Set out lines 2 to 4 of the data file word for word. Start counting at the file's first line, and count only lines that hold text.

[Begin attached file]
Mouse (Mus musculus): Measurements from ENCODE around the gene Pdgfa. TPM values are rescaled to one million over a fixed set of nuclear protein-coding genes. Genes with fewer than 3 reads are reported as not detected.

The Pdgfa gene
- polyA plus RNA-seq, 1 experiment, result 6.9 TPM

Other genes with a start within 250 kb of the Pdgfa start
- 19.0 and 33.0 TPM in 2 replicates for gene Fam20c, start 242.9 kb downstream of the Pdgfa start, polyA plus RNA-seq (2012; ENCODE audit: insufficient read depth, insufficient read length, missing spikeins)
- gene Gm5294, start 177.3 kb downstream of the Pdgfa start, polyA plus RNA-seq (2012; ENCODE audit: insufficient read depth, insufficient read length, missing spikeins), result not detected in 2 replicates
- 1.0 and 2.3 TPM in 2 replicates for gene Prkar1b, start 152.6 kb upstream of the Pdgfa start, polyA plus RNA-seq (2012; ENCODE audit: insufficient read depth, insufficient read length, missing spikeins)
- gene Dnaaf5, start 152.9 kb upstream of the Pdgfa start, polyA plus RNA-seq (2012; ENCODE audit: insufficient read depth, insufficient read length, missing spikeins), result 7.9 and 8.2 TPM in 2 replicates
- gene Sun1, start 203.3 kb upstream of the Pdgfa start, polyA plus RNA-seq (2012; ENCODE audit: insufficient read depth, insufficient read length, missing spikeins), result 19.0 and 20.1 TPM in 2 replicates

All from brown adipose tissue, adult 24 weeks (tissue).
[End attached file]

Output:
The Pdgfa gene
- polyA plus RNA-seq, 1 experiment, result 6.9 TPM

Other genes with a start within 250 kb of the Pdgfa start